Sovereignty is about power and the legal regimes that dictate how power is able to work. The three types of sovereignty briefly described above all suggest very different arrangements that dictate power relations. In the case of national sovereignty, the end game of power is to maintain, preserve and in the case of colonialism, increase the territory and people under state sovereignty. Rhetorically, the objective of preserving the Canadian state’s sovereign legitimacy has been used to justify the recent anti-terrorism legislation (Bill C-51).7 The way that the rhetoric functions involves the government making strong public claims that there is a clear and present danger that jeopardizes the Canadian state (today, this is usually the over inflated spectre of Islamic extremism) which is used to justify laws like Bill C-51, which make it legal to suspend civil liberties, compromise privacy and other strip away other legal protections citizens normally have, all in the name of protecting the country…

However, the practical consequences of legislation like Bill C-51 (which was intentionally timed to coincide with the massive new multinational trade agreements mentioned above) is not make Canada safer, but rather to legitimize the sovereignty of international corporations. The adoption of investor state dispute settlement mechanisms makes it possible for corporations to influence Canadian laws and claim damages for “lost future profits” on the basis of rulings under international corporate law, while the costs incurred – both in terms of legal fees and settlement payments – will be off-loaded onto the backs of Canadian tax payers at the expense of social and environmental spending. These processes of making Canada “open for business” are effectively giving away the power of Canadian sovereignty to greedy corporations (which include many individual Canadians) who are driven by the logic of bottom-line of profit and are accountable only to their shareholders.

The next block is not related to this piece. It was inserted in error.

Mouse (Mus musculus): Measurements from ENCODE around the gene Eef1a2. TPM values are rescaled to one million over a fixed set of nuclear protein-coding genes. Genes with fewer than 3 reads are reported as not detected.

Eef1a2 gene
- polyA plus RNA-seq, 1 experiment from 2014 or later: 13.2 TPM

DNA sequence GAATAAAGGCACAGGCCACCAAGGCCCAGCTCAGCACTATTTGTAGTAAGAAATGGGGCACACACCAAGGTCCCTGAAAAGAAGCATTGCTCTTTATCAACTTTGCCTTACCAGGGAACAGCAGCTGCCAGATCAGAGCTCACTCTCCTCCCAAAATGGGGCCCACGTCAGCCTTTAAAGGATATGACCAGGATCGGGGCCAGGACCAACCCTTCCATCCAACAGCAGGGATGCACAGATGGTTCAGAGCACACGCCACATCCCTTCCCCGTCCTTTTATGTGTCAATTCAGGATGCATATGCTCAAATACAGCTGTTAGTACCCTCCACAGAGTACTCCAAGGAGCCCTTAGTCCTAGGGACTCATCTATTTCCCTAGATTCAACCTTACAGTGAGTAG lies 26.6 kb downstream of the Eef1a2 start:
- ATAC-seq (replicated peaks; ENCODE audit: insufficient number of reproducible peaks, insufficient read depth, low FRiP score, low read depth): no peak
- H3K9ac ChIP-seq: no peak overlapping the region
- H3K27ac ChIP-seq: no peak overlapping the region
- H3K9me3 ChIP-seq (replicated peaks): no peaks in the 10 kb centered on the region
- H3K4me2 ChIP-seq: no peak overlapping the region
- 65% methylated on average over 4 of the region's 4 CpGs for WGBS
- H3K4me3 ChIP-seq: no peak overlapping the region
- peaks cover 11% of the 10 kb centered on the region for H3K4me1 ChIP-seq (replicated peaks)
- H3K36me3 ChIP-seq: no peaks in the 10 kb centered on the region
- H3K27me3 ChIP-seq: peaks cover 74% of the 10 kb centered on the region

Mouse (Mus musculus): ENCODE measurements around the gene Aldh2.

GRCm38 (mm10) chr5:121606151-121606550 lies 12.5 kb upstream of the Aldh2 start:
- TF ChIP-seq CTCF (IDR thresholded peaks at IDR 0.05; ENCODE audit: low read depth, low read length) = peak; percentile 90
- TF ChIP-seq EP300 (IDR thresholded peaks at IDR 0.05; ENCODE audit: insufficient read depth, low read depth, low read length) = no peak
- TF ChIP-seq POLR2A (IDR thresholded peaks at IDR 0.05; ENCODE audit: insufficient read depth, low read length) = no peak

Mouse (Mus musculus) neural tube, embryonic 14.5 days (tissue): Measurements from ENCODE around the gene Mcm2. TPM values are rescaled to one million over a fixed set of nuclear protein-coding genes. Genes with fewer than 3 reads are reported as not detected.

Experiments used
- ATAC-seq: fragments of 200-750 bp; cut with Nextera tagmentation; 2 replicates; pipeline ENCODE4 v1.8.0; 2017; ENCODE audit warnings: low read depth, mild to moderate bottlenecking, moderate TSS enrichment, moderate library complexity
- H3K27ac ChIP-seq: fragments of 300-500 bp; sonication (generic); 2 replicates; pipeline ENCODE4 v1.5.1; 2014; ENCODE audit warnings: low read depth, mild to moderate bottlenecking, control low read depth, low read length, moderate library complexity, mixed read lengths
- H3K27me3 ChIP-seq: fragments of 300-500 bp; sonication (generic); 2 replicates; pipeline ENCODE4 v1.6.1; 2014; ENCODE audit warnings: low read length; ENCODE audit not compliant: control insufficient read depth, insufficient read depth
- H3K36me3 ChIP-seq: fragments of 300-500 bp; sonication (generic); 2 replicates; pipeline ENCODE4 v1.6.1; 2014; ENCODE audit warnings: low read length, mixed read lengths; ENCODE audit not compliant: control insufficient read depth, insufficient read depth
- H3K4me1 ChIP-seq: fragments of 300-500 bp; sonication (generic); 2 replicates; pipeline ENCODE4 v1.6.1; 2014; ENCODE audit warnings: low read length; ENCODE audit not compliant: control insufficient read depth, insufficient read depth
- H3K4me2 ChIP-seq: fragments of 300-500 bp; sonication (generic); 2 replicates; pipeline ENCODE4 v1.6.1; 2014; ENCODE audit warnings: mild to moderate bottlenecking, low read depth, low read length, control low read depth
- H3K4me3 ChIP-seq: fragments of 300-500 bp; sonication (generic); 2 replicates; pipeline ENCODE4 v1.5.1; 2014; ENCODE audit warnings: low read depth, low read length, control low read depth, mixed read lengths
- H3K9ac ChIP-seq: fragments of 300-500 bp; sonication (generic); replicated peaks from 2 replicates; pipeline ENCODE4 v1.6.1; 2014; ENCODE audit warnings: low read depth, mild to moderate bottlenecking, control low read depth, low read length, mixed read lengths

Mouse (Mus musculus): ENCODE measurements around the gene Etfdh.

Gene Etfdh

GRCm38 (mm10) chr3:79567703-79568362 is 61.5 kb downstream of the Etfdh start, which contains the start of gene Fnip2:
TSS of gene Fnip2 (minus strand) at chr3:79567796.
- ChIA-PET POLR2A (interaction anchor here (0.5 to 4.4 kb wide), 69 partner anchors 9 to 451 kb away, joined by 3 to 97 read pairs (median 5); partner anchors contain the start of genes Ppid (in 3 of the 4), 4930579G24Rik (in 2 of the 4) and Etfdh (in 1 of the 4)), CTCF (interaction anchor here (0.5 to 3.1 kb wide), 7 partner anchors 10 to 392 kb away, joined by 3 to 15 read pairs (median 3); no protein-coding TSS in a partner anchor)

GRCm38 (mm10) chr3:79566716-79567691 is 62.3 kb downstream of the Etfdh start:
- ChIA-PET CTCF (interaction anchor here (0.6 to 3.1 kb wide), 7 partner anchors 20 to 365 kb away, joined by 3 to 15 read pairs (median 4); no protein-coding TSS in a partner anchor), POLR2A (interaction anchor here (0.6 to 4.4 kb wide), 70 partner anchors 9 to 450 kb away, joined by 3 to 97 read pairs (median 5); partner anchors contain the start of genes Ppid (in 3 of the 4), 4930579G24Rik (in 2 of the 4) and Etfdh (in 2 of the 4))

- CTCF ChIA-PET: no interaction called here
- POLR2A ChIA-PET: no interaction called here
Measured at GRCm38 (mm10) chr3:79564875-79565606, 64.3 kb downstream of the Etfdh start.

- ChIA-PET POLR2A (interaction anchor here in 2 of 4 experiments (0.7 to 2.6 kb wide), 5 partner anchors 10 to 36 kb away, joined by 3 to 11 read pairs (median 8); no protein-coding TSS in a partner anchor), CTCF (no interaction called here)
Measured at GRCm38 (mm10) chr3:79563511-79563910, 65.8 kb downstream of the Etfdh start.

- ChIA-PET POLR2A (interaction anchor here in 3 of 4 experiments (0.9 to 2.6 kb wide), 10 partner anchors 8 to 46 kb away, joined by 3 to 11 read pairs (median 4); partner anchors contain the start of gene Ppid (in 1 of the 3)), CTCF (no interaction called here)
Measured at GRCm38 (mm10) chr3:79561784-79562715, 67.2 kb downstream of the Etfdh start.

Rather than preserving Canadian sovereignty, legislation like Bill C-51 will be used to ensure that multinational corporations can pursue their major interests in resource extraction without interference by citizens and indigenous people opposed to these destructive projects. For instance, under Bill C-51, any one interfering with “critical infrastructure” can now be considered terrorism. In Canada, where direct action has been effectively able to stop destructive projects – from logging old growth forests to massive and highly unsafe pipeline projects, these laws are meant to stop popular political involvement. It is clear that rather than reflecting the will and values of the majority of Canadians, the Harper government passes laws that dis-empower people and uses Canadian sovereignty to facilitate the priorities of multinational corporations.

This type of intimate legal cooperation between the Canadian Conservative party and large multi-national corporations is symptomatic of the colonial-capitalism which is leading to an increased centralization of wealth in the hands of fewer people, causing increased environmental harm, labour exploitation and criminalization for everyone else. The recent move of Canada’s former Minister of Foreign Affairs, John Baird, directly from government to the boards of Barrick Gold corporation and the Canadian Pacific Railway (which ships a great deal of tar sands bitumen) is just another example of the revolving door between government and industry.8 The distinction between public servant and private profiteer seems to have collapsed.